I want to append an index to an Integer array during a loop. Like add 3 to [1,2] and get an array like [1,2,3]. I don't know how to write it in the format and I cannot get the answer on the Internet.
You can use Vectors to do the something similar using the & operator. You can access the individual elements just like an array, though you use () instead of . Or you can just use a for loop and get the element directly.
See the below example:
with Ada.Text_IO; use Ada.Text_IO; with Ada.Containers.Vectors; procedure jdoodle is -- Create the package for a vector of integers package Integer_Vectors is new Ada.Containers.Vectors(Positive,Integer); -- Using subtype to make just the Vector type visible subtype Vector is Integer_Vectors.Vector; -- Make all the primitive operations of Vector visible use all type Vector; -- Create a variable V : Vector; begin -- Add an element to the vector in each iteration for i in 1..10 loop V := V & i; end loop; -- Show the results for Element of V loop Put_Line(Element'Image); end loop; -- Print the 2nd element of the array Put_Line(Integer'Image(V(2))); end jdoodle;
Ada arrays are first class types, even when the array type is anonymous. Thus a 2-dimensional array is a different type than a 3-dimensional array. Furthermore, arrays are not defined by directly specifying the number of elements in a dimension as they are in languages derived from C.
For instance, if you define a 2-dimensional array such as
type array_2d is array (Integer range 0..1, Integer range 1..2);
You have defined an array with a first range of 0..1 and a second range of 1..2. This would be a square matrix containing 4 elements.
You cannot simply add another dimension to an object of the type array_2d described above. Such an array must be of a different type.
Furthermore, one cannot change the definition of an array object after it is created.
Ok, so while this is a simple question it gets into the interesting details of design very quickly. The first thing is that an array "always knows its bounds" -- this language design element impacts the usage of the language profoundly: instead of having to pass the length of the array as a parameter, and possibly going out-of-sync, like in C you simply pass the array and let the "it knows its bounds" take care of the management.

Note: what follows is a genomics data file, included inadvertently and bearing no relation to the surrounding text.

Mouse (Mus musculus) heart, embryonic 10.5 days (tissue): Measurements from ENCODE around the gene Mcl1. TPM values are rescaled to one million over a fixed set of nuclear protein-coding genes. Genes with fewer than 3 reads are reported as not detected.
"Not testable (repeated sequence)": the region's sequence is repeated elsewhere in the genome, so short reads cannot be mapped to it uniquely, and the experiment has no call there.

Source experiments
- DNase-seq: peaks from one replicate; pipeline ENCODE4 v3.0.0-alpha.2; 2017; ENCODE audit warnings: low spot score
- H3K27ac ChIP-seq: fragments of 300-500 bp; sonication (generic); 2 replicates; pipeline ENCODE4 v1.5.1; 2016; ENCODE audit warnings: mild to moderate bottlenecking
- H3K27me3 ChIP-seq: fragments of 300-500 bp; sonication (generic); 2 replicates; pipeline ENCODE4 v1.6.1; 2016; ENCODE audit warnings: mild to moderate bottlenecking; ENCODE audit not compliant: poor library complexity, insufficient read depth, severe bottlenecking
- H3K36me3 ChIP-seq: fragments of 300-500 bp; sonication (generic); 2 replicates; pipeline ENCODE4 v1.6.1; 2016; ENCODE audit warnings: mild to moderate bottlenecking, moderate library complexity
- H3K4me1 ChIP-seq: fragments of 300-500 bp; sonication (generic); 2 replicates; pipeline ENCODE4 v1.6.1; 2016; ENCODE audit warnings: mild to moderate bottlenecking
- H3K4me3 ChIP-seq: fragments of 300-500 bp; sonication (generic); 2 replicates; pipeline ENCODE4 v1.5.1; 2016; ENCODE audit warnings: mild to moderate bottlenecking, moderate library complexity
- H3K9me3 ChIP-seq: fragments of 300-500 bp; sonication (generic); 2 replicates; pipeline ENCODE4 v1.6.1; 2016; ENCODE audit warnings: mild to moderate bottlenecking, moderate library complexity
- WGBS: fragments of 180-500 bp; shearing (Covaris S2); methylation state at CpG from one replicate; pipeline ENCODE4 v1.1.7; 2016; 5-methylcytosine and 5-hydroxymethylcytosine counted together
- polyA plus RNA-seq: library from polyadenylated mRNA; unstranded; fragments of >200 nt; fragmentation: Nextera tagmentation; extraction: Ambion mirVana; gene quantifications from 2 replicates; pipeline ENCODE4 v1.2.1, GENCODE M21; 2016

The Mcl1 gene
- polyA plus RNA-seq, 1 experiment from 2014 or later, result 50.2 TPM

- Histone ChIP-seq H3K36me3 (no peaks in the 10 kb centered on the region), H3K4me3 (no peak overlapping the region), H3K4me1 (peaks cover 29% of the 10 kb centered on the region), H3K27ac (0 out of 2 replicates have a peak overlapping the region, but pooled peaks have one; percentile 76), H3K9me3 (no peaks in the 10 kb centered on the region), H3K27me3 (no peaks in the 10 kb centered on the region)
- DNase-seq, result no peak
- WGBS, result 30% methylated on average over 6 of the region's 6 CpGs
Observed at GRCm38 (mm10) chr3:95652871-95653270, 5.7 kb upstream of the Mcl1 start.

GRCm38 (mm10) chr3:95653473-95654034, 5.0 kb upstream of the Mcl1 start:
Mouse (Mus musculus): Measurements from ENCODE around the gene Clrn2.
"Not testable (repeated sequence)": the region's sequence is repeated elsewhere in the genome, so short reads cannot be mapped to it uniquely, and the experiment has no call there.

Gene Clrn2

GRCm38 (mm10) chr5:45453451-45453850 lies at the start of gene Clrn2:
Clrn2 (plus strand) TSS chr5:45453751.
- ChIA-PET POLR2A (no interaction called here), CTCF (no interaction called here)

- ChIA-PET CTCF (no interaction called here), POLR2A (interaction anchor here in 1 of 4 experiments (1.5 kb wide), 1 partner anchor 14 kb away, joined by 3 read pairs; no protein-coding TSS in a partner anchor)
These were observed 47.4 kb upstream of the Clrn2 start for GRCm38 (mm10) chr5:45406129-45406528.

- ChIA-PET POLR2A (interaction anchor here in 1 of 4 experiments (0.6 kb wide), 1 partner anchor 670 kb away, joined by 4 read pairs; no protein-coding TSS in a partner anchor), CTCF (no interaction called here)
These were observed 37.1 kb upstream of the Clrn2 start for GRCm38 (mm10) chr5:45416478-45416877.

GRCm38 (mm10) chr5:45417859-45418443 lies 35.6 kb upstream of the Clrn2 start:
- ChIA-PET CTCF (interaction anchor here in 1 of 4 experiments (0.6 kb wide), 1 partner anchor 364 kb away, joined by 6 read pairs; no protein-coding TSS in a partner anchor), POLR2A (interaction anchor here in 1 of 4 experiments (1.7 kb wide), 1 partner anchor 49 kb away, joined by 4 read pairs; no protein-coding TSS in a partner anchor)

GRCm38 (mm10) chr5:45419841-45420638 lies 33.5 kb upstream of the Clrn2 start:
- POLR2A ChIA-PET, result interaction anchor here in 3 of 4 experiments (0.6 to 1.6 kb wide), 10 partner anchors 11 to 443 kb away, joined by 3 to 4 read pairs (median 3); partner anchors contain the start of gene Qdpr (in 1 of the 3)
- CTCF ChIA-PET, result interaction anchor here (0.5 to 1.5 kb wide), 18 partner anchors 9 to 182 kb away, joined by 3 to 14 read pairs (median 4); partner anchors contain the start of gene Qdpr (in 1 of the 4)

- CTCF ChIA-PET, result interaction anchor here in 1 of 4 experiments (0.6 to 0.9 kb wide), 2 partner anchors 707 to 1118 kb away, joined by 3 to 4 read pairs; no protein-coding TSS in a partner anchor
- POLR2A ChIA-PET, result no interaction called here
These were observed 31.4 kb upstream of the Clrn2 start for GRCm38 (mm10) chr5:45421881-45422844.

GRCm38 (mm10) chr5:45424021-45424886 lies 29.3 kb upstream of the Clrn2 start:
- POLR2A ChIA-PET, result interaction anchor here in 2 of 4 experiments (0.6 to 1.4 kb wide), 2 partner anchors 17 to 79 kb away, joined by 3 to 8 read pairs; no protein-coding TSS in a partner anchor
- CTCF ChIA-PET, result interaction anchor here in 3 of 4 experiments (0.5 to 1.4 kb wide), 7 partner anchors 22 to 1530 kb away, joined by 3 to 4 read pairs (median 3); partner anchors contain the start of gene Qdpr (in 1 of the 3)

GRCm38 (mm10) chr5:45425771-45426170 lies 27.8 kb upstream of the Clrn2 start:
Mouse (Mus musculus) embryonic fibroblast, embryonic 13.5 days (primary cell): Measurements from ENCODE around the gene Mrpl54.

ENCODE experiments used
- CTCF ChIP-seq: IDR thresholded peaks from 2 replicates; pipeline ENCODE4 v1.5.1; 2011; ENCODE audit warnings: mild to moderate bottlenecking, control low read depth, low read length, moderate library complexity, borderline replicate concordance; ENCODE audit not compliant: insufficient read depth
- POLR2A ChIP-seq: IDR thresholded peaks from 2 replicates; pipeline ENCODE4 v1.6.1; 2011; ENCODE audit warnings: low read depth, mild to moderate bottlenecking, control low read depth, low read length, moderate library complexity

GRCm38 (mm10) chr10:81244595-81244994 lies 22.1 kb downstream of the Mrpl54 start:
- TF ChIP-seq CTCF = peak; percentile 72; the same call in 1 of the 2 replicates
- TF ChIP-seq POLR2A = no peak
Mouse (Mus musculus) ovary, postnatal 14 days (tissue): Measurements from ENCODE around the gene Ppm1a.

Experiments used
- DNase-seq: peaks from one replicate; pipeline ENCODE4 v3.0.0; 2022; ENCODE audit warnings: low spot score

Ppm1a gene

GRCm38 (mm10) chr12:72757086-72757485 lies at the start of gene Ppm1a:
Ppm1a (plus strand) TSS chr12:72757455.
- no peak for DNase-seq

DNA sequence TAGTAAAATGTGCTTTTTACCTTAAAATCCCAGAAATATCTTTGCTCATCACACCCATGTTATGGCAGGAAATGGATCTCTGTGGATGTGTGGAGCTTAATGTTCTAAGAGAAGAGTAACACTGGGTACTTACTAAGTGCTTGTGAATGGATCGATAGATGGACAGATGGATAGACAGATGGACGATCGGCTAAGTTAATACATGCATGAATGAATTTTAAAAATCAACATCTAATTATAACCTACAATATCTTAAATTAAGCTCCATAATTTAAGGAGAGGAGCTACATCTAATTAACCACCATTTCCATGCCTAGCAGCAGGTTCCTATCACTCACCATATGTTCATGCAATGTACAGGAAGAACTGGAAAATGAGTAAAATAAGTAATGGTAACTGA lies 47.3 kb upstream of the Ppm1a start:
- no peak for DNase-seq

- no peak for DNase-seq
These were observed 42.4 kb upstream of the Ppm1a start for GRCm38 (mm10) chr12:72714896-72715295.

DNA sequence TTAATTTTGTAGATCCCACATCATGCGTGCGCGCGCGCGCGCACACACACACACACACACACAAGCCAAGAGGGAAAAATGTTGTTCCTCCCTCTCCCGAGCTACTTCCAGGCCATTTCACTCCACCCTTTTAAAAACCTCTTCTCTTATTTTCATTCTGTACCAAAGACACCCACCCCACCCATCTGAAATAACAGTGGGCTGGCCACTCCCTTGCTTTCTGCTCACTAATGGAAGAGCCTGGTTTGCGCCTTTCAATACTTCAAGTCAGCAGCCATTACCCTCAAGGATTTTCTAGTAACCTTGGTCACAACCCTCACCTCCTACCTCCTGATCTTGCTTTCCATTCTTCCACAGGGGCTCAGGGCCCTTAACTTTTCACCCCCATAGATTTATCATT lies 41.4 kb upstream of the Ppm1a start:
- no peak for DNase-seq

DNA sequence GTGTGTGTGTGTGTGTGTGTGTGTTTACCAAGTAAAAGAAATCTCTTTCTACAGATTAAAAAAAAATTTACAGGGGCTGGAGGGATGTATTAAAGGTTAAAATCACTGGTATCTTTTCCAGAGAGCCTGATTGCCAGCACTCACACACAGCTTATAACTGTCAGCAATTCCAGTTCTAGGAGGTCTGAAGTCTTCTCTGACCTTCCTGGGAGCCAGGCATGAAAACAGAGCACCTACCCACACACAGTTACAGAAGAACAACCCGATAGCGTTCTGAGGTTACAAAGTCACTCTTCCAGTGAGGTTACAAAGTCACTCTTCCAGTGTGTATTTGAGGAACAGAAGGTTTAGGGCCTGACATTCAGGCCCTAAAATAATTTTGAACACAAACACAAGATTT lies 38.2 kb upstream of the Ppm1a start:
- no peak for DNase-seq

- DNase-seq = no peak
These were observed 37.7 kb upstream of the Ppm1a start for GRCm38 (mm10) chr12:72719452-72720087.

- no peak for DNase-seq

Second, the Array is always static-length, meaning it cannot be changed once created. Caveat: Creating an array can be done in a "dynamic" setting, like querying user-input.
Third, if the subtype is unconstrained than it can have "variable" length. -- This means that you can have something like
Type Integer_Vector is Array(Positive Range <>) of Integer and have parameters that operate on any size value passed in (and return-values that can be any size). This, in turn, means that your handling of such subtypes tends itself toward the more general.
Fourth, all of these apply and combine so that a lot of the 'need' for dynamically sized arrays aren't needed -- yes, there are cases where it is needed, or where it is more convenient to have a single adjustable object; this is what
Ada.Containers.Vectors addresses -- but in the absence of needing a truly dynamically-sizing object you can use processing for achieving your goals.
Consider the following example:
Type Integer_Vector is Array(Positive range <>) of Integer; Function Append( Input : Integer_Vector; Element : Integer ) return Integer_Vector is ( Input & Element ); X : Constant Integer_Vector:= (1,2); Y : Integer_Vector renames Append(X, 3);
These three design choices combine to allow some intere